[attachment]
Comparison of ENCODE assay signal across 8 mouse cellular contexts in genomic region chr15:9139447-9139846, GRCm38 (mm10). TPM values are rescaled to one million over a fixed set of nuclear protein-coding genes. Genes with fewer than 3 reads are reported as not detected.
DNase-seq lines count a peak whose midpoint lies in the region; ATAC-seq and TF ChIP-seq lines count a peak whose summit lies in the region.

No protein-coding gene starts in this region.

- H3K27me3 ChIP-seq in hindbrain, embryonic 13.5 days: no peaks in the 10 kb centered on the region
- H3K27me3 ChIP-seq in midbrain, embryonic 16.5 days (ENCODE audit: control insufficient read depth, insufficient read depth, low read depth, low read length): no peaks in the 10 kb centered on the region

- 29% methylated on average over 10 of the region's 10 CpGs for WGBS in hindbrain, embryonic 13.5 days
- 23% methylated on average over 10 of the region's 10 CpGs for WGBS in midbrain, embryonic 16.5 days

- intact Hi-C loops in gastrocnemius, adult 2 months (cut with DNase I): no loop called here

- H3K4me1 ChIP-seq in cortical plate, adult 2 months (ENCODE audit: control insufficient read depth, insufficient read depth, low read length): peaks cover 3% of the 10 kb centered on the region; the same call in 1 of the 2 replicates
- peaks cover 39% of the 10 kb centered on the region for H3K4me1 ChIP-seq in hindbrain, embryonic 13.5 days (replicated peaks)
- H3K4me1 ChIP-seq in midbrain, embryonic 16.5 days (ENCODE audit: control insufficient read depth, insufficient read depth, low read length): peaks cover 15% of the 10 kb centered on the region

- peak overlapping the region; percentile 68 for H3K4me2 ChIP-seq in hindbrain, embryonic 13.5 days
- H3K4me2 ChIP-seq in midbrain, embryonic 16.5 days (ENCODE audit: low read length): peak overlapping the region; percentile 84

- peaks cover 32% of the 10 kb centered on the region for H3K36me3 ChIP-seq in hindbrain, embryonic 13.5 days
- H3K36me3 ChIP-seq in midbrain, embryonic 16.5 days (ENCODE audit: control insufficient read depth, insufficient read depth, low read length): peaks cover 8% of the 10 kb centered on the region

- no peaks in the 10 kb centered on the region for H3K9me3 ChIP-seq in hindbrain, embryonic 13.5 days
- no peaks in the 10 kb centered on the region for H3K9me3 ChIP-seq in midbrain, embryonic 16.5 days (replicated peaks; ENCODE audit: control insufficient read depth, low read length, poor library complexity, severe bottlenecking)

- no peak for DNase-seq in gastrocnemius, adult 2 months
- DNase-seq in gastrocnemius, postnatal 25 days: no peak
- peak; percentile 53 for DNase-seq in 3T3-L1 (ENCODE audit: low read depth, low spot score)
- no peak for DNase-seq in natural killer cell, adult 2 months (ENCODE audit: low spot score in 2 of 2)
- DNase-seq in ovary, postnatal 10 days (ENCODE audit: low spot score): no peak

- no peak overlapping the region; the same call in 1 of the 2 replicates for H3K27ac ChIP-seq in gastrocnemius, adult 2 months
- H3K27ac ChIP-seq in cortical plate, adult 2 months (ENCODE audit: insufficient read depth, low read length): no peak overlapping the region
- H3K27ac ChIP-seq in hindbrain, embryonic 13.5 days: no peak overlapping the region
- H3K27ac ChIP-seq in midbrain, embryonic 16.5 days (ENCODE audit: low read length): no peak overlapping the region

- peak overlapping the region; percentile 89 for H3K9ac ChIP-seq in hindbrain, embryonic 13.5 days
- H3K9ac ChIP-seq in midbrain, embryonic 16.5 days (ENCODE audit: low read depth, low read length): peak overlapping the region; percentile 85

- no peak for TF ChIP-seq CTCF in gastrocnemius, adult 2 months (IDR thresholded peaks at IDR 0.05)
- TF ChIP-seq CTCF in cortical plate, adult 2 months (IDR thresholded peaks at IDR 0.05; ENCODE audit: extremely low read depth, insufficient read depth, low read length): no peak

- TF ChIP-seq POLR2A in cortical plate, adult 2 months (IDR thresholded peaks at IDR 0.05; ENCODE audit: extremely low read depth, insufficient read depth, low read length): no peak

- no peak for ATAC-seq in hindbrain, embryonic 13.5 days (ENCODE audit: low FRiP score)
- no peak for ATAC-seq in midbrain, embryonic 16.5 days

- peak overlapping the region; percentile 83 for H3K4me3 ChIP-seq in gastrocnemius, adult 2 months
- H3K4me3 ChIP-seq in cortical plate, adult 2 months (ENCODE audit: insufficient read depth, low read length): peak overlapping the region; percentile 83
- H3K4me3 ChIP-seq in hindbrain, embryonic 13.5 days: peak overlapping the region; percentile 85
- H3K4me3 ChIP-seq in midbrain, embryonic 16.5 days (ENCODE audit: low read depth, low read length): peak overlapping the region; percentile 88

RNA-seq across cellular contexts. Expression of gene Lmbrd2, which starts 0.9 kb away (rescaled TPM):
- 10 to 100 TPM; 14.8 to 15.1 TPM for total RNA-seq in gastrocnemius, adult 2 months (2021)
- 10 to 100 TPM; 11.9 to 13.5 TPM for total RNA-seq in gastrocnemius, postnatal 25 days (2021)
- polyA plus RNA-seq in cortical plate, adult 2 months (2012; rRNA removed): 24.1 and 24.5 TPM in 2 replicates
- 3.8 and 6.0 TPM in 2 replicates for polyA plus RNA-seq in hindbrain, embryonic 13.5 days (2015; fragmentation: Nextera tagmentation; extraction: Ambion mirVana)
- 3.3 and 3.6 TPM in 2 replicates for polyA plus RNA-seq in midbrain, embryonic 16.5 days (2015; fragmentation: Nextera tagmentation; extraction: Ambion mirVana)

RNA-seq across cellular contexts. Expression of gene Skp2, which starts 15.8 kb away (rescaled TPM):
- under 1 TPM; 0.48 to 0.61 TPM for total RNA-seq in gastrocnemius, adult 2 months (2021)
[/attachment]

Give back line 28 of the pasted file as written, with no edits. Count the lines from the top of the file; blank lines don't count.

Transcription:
- H3K9ac ChIP-seq in midbrain, embryonic 16.5 days (ENCODE audit: low read depth, low read length): peak overlapping the region; percentile 85